Hedge-Fund Managers Swim Upstream

It is a tough time to be in the alternatives business. According to BarclayHedge, the hedge-fund industry saw widespread redemptions in March, totaling some $86 billion. The number is more than ten times the figure for February, which registered about $8 billion, representing more normal ebb-and-flow in the industry. Since the headline figure includes only those 7,100 funds in the BarclayHedge database, we assume the actual amount of global redemptions in March was worse.

Conventional wisdom suggests that hedge funds are buttressing their operations during this period, focusing on eking out performance and retaining existing clients. They are putting external marketing activities on hold. Some would argue that this approach is particularly important for emerging managers who have more limited operating resources at their disposal.

We suggest that nimble players may want to rethink that inward-looking strategy. An argument like “investors have shut down” is nonsensical. Many investors may indeed be at the sideline, but all investors are not. In the details of the BarclayHedge data, event-driven and sector-specific hedge funds have seen inflows.

In our view, hedge-fund managers may be surprised at the latent buoyancy in their capital-raising efforts over the months ahead. We believe the key to success is three-fold:

Recalibrate Expectations. In general, the volume of assets available for hedge funds worldwide is much smaller so your allocation will be necessarily limited. We note, for instance, that some hedge funds have launched over the past month with $10-to-$20 million in assets. Those numbers are modest, but they reflect the truth of the macro setting.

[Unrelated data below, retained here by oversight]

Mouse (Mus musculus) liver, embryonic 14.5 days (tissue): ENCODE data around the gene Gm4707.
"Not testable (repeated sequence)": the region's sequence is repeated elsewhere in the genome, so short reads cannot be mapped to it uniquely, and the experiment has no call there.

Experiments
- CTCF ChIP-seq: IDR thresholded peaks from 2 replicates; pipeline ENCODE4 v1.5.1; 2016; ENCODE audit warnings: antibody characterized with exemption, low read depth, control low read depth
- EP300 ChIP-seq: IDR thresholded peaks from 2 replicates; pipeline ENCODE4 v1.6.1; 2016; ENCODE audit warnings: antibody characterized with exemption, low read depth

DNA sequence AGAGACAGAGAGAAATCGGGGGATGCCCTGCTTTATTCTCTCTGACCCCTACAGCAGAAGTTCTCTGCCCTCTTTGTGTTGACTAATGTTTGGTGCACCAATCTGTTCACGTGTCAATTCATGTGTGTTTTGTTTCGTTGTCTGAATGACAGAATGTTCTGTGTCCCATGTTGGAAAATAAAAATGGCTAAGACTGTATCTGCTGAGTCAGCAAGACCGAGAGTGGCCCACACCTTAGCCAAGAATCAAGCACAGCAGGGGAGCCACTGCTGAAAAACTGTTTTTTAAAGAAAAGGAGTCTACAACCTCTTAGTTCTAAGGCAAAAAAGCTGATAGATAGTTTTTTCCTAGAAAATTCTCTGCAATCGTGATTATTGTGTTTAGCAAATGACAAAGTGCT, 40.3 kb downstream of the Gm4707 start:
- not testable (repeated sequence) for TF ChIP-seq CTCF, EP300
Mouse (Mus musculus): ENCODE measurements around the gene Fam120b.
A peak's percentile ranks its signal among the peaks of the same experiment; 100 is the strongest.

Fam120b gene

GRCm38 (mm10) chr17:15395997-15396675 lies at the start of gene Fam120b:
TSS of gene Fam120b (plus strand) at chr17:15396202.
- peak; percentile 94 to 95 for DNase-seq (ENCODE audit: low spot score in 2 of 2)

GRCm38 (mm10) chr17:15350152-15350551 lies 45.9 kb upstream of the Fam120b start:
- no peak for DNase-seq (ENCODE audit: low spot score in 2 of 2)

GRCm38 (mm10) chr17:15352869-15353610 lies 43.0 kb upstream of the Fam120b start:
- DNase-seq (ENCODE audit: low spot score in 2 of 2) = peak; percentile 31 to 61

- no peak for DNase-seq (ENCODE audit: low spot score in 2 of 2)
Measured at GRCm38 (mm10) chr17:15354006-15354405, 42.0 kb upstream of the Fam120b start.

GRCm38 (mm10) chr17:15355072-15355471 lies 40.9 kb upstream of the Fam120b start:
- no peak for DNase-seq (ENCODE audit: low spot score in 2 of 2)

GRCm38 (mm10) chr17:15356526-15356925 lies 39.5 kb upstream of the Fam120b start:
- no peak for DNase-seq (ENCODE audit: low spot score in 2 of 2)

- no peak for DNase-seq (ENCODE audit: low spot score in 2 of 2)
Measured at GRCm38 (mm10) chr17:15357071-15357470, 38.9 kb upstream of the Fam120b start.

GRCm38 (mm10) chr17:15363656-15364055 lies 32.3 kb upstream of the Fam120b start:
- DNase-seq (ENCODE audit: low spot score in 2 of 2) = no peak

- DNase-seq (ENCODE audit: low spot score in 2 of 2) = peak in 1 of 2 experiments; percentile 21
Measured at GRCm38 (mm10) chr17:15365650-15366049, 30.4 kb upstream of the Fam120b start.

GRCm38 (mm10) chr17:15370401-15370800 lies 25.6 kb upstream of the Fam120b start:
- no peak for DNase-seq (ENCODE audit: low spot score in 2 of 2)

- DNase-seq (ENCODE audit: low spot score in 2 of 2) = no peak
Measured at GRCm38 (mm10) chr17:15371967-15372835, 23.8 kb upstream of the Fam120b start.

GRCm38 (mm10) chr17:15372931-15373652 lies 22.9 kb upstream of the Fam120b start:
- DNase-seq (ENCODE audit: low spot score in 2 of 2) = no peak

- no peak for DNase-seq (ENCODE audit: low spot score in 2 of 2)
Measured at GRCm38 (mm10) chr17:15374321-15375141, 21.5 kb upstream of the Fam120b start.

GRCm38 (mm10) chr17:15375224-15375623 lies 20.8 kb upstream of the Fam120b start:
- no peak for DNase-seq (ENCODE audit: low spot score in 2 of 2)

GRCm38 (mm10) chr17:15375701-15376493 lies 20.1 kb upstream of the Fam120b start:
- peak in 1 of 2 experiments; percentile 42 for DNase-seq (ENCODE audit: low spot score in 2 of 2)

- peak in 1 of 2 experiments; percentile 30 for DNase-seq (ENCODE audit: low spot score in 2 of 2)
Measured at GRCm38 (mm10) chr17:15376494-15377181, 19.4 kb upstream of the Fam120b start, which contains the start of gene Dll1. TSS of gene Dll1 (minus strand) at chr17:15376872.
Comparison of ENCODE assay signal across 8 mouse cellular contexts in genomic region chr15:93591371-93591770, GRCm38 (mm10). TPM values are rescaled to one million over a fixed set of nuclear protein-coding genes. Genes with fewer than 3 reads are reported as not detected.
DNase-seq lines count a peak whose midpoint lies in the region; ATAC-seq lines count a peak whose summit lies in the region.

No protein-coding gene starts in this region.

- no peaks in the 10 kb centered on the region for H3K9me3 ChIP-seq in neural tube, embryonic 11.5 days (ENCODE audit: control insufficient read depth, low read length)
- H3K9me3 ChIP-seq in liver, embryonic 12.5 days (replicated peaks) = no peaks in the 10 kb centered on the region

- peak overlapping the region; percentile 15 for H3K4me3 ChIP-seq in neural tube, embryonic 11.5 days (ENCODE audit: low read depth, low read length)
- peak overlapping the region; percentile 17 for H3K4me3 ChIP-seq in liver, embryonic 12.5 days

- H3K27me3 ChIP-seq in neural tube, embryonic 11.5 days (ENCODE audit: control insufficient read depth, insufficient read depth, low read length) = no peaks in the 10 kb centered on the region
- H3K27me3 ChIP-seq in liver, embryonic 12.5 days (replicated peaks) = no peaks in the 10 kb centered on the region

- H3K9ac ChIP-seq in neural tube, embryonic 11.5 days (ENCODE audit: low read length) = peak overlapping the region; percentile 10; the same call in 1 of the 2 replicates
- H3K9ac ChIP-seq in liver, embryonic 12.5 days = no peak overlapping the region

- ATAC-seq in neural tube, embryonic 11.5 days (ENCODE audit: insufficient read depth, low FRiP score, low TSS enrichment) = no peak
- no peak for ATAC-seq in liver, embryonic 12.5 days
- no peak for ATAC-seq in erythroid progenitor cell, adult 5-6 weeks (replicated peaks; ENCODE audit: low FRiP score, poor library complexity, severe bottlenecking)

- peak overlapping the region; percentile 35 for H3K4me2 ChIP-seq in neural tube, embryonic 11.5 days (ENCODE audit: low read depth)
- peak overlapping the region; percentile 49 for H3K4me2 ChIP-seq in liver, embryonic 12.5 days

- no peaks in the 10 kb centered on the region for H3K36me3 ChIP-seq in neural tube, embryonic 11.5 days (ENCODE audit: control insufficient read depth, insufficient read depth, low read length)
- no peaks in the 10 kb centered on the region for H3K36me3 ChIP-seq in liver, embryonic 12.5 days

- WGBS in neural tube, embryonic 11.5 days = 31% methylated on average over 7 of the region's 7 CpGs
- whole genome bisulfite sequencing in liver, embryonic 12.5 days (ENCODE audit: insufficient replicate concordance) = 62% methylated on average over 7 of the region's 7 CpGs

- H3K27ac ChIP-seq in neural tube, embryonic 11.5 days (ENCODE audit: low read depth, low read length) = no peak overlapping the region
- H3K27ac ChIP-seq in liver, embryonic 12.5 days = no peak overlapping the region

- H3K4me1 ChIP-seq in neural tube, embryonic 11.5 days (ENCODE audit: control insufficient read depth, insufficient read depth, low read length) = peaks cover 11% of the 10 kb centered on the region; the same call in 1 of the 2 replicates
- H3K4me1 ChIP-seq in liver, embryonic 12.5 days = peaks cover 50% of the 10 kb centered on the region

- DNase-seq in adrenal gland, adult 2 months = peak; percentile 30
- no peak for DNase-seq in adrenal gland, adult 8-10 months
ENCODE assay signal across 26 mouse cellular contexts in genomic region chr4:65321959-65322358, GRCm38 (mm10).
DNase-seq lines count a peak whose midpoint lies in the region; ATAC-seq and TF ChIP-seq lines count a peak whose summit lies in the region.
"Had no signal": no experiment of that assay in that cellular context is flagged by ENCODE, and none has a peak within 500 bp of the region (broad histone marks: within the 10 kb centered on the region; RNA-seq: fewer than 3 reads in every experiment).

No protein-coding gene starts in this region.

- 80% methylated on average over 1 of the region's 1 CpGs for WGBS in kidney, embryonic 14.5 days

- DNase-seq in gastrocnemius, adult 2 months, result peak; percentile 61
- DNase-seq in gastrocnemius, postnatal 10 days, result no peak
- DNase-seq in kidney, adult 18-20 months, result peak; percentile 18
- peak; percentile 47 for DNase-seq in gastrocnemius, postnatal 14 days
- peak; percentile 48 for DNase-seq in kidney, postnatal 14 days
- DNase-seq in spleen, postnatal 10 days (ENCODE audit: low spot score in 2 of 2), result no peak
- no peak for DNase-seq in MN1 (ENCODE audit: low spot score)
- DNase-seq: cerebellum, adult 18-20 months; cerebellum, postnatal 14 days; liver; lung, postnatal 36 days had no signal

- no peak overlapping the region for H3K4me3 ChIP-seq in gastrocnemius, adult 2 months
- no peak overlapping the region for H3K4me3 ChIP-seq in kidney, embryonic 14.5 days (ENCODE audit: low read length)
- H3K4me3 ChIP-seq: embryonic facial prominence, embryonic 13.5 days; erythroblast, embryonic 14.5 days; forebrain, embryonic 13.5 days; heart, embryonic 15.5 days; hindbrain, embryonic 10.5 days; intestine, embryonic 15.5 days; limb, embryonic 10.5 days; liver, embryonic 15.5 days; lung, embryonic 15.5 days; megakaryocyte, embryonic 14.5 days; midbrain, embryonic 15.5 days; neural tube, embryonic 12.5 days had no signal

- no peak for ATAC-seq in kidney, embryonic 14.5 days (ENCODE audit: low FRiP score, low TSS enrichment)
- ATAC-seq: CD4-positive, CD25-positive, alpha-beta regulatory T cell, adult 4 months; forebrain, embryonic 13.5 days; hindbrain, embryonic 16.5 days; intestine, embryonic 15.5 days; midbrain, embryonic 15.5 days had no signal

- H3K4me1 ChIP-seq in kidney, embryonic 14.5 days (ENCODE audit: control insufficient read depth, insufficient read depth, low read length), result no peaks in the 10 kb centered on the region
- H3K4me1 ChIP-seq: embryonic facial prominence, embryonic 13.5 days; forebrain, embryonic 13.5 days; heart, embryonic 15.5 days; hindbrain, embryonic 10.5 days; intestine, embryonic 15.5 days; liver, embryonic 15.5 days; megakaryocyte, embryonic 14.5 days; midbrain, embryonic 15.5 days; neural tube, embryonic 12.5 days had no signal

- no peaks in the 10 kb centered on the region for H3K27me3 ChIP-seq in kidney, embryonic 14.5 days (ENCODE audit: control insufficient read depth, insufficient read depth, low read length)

Focus on Documentation. The quality of written material is now more important than ever. Your opportunity must stand on its own, bereft of one-on-one salesmanship. Web conferencing can fill the gap, but managers should adopt a what-you-see-is-what-you-get mentality when it comes to legal and sales material. The pace of the sales cycle is determined by clarity and transparency.

Amplify Desktop Research. Generating qualified leads is difficult work, particularly when raising assets for an intangible product. Making matters worse, proven lead-generating mechanisms, such as industry conferences, are on hold. You should double-down on reading the trade press, looking for trigger events to identify names. Fresh database and news subscriptions can invigorate the sales process.

Emerging hedge-fund managers, in particular, do not have the luxury of putting capital-raising activities on hold. Cutting external efforts now means that those managers will be out-of-the-game in a year, given the extended sales cycle in the hedge-fund industry. For new-to-market players, their already small voice could be terminally-muted, unless they continue to build relationships during the pandemic.

We think it is naïve for hedge-fund managers to pause their relationship activities at this time. Travel budgets, for instance, can be repurposed to support marketing plans; the lull in sales-related buzz can be used to rethink due diligence material. Beyond the headlines, there is a gift of time and money at work for those in the alternatives business. The net impact is the ability to blaze a more profitable sales path than the one charted at the beginning of this year.

Our Vantage Point: There is a lasting legacy of the coronavirus outbreak. The hedge-fund industry now has to think in terms of an organic asset-gathering process, rather than a calendar-year sales cycle.

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